Published in partnership with ShadowProof.
On Monday, the right-wing campaign to destroy the Social Security program took an odd turn when Republican US Senator Tom Cotton of Arkansas claimed the use of Social Security disability benefits was tied to drug addiction.
In a speech before the Heritage Foundation, Senator Cotton took the standard conservative critique on the dangers of dependency to the next level by saying that communities facing population decline and drug addiction should blame “corrosive” Social Security disability benefits for their problems.
Cotton claimed that when enough people in a given area get Social Security disability benefits there is a “disability tipping point” and living on disability benefits “becomes an acceptable way of life.” This dynamic, Senator Cotton alleges, leads employers to leave because people are unwilling to work.
Then, according to Senator Cotton, things get even worse:
After a certain point, when disability keeps climbing and become endemic, employers will struggle to find employees or begin or continue to move out of the area. The population continues to fall and a downward spiral kicks in, driving once thriving communities into further decline.
Not only that, but once this spiral begins, communities could begin to suffer other social plagues as well, such as heroin or meth addiction and associated crime.
The problem, of course, is that there is no evidence for any of these claims, and the logic behind them is fallacious.
Saying there is a link between the use of Social Security disability benefits and drug addiction is particularly baseless. Even if you buy the underlying (and dubious) argument that disability benefits cause poverty, Cotton is still wrong. Recent evidence clearly demonstrates that heroin/opioid addiction is rising among all communities, especially in wealthy areas.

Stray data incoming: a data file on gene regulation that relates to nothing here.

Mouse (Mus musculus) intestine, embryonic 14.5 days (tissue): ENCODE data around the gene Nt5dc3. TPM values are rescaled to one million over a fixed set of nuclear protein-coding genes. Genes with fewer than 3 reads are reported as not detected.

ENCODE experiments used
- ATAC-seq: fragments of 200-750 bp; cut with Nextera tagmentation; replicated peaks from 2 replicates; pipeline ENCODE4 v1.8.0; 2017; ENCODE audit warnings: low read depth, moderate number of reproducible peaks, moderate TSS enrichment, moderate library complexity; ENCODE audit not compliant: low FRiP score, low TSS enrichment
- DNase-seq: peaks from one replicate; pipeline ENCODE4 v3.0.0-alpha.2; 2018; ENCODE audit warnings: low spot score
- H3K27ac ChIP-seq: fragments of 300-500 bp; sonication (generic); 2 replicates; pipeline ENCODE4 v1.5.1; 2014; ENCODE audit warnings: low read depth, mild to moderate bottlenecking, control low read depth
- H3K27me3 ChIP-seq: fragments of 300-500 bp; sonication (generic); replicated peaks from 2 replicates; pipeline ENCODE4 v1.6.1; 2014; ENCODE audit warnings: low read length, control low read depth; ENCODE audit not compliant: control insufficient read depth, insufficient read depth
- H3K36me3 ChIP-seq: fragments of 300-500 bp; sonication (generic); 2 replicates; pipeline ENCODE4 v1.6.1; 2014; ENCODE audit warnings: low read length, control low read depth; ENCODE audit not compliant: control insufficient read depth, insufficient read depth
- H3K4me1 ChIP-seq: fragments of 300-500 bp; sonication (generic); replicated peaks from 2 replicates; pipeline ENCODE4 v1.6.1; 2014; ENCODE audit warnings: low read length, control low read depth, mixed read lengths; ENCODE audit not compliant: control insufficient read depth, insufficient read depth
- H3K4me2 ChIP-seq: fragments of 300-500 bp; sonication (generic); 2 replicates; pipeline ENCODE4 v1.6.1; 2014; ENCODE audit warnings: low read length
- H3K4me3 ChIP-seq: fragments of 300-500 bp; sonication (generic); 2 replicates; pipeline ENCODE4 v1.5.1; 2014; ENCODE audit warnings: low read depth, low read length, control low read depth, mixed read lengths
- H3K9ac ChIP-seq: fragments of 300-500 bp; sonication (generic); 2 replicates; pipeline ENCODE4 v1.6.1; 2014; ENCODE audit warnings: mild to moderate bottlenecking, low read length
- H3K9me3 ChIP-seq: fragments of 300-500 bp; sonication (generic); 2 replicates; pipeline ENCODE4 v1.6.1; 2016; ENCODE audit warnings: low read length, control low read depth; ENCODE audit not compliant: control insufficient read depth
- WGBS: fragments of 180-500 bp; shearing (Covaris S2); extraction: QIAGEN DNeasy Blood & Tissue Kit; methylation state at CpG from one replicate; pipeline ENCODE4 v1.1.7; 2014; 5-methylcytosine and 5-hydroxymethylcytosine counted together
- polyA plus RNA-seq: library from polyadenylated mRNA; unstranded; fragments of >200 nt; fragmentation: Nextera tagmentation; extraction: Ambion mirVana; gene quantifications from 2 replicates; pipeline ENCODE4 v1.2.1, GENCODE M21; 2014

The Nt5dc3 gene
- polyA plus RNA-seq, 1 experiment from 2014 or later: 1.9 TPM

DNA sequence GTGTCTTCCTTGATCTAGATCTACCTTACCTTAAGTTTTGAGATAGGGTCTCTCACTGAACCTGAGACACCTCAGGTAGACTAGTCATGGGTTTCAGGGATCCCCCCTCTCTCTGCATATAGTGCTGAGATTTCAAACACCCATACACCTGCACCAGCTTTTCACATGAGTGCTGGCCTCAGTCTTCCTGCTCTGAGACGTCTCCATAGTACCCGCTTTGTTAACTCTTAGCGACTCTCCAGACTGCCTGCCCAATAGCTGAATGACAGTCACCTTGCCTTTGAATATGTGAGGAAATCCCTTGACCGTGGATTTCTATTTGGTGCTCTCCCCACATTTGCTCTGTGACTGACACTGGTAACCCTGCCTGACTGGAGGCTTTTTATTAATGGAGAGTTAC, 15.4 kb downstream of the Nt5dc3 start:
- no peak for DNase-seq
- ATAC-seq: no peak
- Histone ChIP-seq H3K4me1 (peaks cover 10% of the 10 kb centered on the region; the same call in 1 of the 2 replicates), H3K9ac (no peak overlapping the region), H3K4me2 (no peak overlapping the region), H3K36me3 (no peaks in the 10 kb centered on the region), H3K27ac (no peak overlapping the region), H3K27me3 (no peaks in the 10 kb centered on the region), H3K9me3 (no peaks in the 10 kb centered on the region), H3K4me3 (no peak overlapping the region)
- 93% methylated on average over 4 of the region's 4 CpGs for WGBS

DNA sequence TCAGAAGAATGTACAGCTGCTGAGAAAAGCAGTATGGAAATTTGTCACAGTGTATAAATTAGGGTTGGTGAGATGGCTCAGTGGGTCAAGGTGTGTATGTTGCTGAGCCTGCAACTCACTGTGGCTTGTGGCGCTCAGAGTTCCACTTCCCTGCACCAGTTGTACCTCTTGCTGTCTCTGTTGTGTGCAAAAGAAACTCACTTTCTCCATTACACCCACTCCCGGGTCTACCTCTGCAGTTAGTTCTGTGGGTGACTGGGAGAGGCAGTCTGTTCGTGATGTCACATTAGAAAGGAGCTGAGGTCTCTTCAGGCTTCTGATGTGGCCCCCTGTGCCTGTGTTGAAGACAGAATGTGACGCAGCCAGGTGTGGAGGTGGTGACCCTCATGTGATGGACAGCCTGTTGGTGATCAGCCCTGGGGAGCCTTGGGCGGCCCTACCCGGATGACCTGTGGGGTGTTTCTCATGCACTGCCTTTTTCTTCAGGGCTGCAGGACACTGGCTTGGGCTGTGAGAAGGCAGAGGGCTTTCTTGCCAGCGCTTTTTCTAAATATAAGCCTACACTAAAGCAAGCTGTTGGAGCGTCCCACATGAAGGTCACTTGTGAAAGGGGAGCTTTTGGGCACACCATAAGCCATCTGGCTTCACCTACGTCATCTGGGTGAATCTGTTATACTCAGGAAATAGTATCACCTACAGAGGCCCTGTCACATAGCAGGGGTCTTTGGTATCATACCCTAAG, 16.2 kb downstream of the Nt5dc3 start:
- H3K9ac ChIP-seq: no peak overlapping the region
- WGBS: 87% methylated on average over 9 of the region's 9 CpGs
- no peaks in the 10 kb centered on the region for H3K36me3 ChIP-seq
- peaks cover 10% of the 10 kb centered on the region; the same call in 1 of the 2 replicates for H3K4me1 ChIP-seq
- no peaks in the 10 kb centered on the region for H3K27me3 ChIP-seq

The belief that poor communities are the only ones – or even primarily the ones – with drug addiction problems is ignorant to say the least.
But do Social Security disability benefits cause people not to work? That gets the issue exactly backwards. People who are on disability cannot work—that’s why they are on disability in the first place. How are people who cannot work supposed to get a job?
Cotton is essentially claiming people on disability in poorer communities are committing fraud—that they can work and choose not to, which is a rather strong claim to make based on a mere correlation between places with higher than average Social Security disability recipients and population decline.
And it’s a claim—wait for it—also not backed by the evidence. Social Security disability benefits fraud is actually rare. The notion that committing disability benefit fraud has become “an acceptable way of life” throughout the country is totally unsubstantiated.
Senator Cotton’s solution for the problems he alleges exist is to find ways to kick people off Social Security disability benefits. It is not enough to smear the people on disability benefits as thieves and drug addicts. He wants to further impoverish them. Gross.